Titty alias George Kurian Vs. The Deputy Range Forest Officer
[Review Petition (Crl.) No. 593 of 2018 in Criminal Appeal No. 758 of 2018]
Ashok Bhushan, J.
1. We have heard Shri Abhilash M.R., learned counsel appearing for the petitioner and Shri Nishe Rajen Shonker, learned counsel for the respondent.
2. We find sufficient ground to review the judgment dated 16.05.2018. The order of this Court dated 16.05.2018 is recalled. The review petition is allowed.
3. This appeal has been filed against the judgment dated 16.11.2017 of the Kerala High Court by which the High Court has allowed Criminal M.C. No.2720 of 2017 filed by the respondent by quashing proceedings in C.C. No.706 of 2016. The Deputy Range Forest Officer aggrieved by judgment of the High Court has come up in this appeal.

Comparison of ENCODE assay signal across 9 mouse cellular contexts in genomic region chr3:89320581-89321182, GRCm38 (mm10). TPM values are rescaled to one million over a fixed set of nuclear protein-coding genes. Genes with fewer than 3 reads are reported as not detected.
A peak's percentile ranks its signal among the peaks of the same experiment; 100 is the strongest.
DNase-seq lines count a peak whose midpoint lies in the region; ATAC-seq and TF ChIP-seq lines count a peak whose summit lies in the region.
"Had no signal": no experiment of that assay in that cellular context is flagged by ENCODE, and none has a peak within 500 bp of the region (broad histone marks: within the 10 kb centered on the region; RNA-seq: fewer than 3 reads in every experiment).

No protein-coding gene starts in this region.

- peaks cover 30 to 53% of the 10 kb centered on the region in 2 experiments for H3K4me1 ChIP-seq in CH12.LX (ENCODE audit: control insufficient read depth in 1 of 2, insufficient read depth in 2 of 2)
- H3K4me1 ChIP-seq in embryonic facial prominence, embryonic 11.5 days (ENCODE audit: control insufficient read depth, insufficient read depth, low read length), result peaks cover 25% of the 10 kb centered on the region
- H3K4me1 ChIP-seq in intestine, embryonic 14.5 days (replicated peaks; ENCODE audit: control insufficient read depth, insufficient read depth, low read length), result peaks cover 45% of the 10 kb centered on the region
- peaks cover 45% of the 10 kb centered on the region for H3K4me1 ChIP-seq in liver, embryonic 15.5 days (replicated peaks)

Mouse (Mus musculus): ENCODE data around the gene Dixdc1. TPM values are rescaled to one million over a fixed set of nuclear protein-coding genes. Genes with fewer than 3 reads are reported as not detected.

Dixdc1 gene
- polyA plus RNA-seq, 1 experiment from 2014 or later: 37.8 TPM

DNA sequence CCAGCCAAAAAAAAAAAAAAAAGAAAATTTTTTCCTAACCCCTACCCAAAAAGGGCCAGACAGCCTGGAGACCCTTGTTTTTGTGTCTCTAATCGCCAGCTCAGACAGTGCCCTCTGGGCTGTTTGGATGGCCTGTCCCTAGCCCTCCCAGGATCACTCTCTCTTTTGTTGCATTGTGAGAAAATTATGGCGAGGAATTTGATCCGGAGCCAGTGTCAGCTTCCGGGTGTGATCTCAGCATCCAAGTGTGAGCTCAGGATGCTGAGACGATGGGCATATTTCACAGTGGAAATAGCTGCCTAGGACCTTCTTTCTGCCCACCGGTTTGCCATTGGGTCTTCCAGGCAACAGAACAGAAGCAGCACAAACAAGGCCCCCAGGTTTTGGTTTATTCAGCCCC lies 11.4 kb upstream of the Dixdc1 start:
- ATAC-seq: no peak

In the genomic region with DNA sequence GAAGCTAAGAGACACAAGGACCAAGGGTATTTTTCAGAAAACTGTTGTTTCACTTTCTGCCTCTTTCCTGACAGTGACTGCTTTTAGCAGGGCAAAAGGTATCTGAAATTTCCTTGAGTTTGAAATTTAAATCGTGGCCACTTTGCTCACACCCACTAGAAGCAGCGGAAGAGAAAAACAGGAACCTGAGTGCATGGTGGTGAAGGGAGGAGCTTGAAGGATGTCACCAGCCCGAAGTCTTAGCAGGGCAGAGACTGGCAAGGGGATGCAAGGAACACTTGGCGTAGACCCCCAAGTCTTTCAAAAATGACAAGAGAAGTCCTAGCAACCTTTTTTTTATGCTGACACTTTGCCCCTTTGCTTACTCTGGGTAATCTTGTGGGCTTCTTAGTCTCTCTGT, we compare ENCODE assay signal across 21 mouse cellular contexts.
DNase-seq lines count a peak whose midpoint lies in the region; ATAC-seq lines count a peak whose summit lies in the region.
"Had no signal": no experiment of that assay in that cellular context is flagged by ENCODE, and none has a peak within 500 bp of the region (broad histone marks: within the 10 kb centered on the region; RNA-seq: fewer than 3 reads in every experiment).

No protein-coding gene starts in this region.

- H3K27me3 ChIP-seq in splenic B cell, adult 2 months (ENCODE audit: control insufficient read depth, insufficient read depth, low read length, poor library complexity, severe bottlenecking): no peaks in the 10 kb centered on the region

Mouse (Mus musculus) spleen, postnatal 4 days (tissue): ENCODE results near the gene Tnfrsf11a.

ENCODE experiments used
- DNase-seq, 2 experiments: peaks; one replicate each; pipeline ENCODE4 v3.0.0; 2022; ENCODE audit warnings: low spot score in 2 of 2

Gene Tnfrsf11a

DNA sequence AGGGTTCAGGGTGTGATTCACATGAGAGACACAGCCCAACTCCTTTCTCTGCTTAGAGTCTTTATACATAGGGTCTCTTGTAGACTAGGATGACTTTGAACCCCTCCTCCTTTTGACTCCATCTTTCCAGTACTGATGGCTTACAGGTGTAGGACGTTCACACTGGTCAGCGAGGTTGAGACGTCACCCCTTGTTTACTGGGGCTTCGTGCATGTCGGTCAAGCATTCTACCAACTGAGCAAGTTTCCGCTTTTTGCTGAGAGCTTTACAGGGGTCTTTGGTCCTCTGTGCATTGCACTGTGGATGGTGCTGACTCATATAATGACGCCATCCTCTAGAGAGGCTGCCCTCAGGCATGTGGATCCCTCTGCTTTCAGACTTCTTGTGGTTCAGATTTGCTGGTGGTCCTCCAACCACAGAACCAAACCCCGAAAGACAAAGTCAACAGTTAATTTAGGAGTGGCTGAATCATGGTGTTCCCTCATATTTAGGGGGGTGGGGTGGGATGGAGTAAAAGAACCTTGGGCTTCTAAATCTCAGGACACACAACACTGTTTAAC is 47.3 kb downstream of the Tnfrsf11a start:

4. The facts of the case briefly are: On 25.07.2016 from the respondent, Titty alias George Kurian a Turtle was seized by Rani Forest Flying Squared Range Staff at Karumbanakulam. The offence under Section 2, 9, 39A, 49A and 51 of the Wild Life (Protection) Act, 1972 was registered. A charge-sheet was submitted by the Forest Officer. After seizure of the Turtle, the same was sent for identification to Veterinary Surgeon who by its letter dated 26.07.2016 identified the Turtle on inspection as "Indian Flap Shell", the scientific name is "Lissemys Punctata". The Court on 27.07.2016 directed the Turtle to be freed.
5. The respondent-accused filed an application before the High Court for quashing the criminal proceedings. It was submitted before the High Court that Indian Flap Shell Turtle which was seized was not found included in Schedule I of Part II of the Wild Life (Protection) Act, 1972, hence, such possession of the Turtle of that species will not invite the offences alleged against the accused.